Yes, a lot has improved in terms of gender equality at workplace recently, but still, there is a long way to go. The wage gap is there for anybody see it; a woman will earn an average of 78% of what a man would if they were doing the same job.
But what is behind it?
# 1 – Women tend to work in lower-paying industries
Either for cultural reasons or due to social pressure, it is a factor of gender identification the fact that women still tend to work in lower-paying industries, such as childcare, social working, or nursing, instead of child psychology or medicine, for instance.
Even when they choose a career that could give them a better salary, they will still be mostly found in the entrance jobs – such as if, generally speaking, there will be more women working as GP compared to surgeons. Women also tend to choose careers where takes much longer to advance into high-paying positions, such as teaching or healthcare.
# 2 – Women’s work is not as valued as men’s work
Unfortunately, it still is considered by many people that women’s work isn’t as valuable as men’s work. Some still will say that women only get a job if they fail to find a more suitable husband, or because they need to help him to provide.
Their money is seeing as the second income, and a large number of men still feels threatened by a woman who earns more than him. So it seems completely fine if she only makes enough to fill the gap between his salary and the bills.
# 3 – A possible pregnancy increases discrimination
Even though companies aren’t allowed to say it out loud, the truth is that many employers will avoid hiring women for key positions as they fear they will lose them while they are pregnant. Meaning that they are more likely to offer women jobs where they are dispensable if they decide to have a baby or extend their maternity leaves.
But it is just one of the reasons of discrimination. Still, there are a significant number of employers who just don’t believe that women can have good leadership skills or are capable of dealing with the same challenges and achieving the same goals as a man would. And they strategically seem always to choose male candidates when selecting new employees.
# 4 – Many women suffer from self-sabotage or impostor syndrome
For never been encouraged to see themselves as great professionals but as prospective mothers and wives instead, many women suffer from self-sabotage. They unconsciously think that if they focus on their careers they might never to get married or have a family.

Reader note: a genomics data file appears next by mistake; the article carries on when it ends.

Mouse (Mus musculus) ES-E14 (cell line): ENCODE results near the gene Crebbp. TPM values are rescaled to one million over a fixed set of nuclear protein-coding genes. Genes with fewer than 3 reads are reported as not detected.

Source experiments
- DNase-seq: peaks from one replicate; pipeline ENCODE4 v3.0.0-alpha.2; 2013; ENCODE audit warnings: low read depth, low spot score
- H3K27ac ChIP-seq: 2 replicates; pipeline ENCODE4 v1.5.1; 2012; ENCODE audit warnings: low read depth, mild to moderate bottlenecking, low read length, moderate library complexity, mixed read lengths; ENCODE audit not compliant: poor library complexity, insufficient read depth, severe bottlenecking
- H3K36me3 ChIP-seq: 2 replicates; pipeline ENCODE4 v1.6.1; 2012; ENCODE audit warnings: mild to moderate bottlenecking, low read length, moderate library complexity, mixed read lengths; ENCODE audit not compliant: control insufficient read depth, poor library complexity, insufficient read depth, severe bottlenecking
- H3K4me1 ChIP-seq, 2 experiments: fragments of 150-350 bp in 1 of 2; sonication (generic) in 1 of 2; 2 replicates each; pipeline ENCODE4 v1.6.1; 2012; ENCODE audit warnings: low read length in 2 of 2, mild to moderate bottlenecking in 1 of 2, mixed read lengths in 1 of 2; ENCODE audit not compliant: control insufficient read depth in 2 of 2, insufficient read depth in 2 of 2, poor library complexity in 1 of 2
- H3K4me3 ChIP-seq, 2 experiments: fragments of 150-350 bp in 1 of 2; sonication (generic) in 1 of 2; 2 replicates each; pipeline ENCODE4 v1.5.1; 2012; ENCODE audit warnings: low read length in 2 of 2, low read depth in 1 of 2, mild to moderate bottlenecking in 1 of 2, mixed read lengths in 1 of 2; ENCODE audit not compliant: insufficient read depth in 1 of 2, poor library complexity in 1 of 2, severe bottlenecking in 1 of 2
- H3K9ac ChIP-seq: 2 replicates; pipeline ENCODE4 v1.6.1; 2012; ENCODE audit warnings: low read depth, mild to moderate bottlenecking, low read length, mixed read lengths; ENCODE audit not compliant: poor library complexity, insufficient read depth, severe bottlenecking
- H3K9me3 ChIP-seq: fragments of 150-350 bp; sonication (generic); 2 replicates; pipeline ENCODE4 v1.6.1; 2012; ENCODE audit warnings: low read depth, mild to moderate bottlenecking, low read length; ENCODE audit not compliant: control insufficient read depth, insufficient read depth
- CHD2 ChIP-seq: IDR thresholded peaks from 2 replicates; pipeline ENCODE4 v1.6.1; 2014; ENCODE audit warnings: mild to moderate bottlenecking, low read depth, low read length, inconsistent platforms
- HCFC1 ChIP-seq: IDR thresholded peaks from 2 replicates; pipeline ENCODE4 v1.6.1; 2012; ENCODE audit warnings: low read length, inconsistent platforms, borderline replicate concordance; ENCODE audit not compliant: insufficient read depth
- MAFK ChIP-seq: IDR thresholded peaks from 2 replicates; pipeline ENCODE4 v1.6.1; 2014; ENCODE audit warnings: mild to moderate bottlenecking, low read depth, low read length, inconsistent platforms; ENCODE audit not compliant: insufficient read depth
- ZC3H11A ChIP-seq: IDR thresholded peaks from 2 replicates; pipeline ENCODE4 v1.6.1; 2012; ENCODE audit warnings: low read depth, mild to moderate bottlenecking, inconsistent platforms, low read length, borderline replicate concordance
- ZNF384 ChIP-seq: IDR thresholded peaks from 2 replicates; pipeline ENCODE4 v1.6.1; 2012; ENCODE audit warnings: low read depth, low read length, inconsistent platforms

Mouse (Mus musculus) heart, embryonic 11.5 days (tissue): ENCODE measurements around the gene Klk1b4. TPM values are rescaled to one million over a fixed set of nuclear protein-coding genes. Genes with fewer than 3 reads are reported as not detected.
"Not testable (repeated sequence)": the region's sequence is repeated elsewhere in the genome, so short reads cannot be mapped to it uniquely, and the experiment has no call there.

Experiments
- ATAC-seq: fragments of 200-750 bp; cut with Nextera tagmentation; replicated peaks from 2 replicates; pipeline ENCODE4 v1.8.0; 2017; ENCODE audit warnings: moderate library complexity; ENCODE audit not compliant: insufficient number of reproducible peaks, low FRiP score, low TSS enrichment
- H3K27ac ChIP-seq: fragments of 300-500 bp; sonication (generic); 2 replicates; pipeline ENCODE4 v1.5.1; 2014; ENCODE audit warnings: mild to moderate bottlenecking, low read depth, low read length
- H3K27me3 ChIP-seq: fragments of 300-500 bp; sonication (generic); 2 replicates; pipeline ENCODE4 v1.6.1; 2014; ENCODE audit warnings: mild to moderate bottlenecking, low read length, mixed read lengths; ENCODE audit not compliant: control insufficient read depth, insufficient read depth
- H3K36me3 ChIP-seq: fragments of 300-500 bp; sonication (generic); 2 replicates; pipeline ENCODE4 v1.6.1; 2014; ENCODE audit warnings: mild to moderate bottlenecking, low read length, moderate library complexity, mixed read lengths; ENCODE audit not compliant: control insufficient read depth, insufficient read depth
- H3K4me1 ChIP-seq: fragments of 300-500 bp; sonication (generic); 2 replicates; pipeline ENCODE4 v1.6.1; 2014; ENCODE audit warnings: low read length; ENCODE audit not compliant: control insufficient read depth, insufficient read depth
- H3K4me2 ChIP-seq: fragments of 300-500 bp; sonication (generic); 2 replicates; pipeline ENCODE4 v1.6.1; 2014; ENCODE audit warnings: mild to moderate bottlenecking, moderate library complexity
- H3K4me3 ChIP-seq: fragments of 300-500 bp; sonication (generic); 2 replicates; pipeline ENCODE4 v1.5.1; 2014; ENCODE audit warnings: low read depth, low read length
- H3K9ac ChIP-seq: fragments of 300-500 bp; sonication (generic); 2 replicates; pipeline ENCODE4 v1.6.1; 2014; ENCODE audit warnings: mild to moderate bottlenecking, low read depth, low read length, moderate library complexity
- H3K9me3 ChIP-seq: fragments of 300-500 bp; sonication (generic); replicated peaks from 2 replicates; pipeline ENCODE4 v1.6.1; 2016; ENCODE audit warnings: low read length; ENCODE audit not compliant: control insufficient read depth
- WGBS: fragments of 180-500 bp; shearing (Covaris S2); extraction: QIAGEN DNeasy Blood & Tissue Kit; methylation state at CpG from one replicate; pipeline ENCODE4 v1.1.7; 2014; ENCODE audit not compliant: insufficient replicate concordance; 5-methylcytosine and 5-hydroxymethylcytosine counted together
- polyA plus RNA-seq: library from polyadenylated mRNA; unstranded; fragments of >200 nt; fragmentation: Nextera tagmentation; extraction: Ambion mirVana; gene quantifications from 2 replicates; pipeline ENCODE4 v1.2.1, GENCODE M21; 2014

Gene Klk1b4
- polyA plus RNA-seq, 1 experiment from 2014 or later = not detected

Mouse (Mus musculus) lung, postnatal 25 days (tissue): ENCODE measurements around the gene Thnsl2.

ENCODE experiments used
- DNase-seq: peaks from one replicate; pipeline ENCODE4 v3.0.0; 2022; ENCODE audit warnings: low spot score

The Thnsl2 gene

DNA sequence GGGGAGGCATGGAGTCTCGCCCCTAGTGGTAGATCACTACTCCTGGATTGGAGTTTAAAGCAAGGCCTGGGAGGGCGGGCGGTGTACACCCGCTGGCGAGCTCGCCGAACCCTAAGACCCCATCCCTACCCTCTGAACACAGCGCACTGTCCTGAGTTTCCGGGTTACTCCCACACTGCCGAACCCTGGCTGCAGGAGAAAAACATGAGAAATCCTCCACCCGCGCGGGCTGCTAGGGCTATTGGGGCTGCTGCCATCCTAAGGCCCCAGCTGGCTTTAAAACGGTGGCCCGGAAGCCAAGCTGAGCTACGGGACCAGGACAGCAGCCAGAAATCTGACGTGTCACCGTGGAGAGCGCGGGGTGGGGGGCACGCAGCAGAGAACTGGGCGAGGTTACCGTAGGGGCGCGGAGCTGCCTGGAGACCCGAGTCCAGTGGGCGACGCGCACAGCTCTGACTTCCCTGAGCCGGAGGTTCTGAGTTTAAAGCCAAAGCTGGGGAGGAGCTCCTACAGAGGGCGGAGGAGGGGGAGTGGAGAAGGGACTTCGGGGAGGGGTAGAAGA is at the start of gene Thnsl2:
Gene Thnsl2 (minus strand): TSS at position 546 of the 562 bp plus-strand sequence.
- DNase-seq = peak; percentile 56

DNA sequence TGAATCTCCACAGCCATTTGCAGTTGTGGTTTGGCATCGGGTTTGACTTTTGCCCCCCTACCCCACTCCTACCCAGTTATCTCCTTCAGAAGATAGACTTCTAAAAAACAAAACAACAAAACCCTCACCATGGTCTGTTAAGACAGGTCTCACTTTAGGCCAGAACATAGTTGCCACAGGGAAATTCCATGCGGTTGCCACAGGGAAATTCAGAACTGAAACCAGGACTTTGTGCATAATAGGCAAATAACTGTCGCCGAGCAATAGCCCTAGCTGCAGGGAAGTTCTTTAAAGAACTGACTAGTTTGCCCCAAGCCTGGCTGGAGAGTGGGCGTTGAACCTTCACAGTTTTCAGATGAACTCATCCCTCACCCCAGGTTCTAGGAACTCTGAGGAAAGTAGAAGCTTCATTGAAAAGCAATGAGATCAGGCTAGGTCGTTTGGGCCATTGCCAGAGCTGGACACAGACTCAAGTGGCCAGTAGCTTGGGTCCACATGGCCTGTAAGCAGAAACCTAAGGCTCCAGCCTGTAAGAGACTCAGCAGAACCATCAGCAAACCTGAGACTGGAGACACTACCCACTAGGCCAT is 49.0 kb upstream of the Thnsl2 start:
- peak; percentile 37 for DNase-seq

Others will manage to have a career but feel paralysed at some stage, considering that they just don’t deserve what they got. It is known as impostor syndrome, an inner voice – that can also affect men – constantly saying to you that people will soon notice that you are nothing but a fraud.
# 5 – Women might not be as good as negotiators
According to several surveys, even when a woman major in the same university as a man, the chances are that she will get her first job earning less than a male university mate. And, yes, it can be blamed on pure discrimination. But it has also been pointed out that her poor negotiation skills might be the culprit.
For never being taught how to stand up for herself and believe in her value as a professional, many women will be happy with the first offer of their soon-to-be new employee. They won’t try to get more than what is on the table, not even try to add some extra benefits to compensate the difference.
# 6 – Women work fewer hours than men on average
As the housework and the care of small children still usually fall on women’s arms, it is only natural that many women will look for jobs that allow them to get both tasks done. As a consequence, they will choose positions with flexible hours or part-time jobs – and, of course, neither of them will give them any incredible salary.
Currently, people are working more and more hours, and the fact that a woman might not be available when her boss needs because she has to collect her child at school will make many companies give them only expendable jobs.
# 7 – Getting back to work later on is harder
Many women, for several reasons, end up stopping to work and staying at home to mind their children. The idea is that they will get back to it when they are older and more independent. However, it is easier said than done. After three, five, ten years out of work, you lose connections, expertise, and you can’t just get back to it as if you had left your desk yesterday.
The ideal advice is that, if you are in this situation, you should prepare yourself for it. That you should get back studying, going to conferences, and networking long before your deadline. But that is not something easy to achieve if you are on one income and lacking motivation after some many years doing only housework.
The bottom line
As you can see, there are many reasons why so many women earn less than men after college. The good news is that the scenario has been changing even though it is a slow process. The new generation of millennials seems to be more conscious of it and ready to fight for their places in the same way that a man would do.
That is to say that instead of complaining about the persisting discrimination and all the hard challenges that only women have to face, it is time to remain positive and persistent. This way any woman or man can find the job that they dream and be decently and equally paid for it.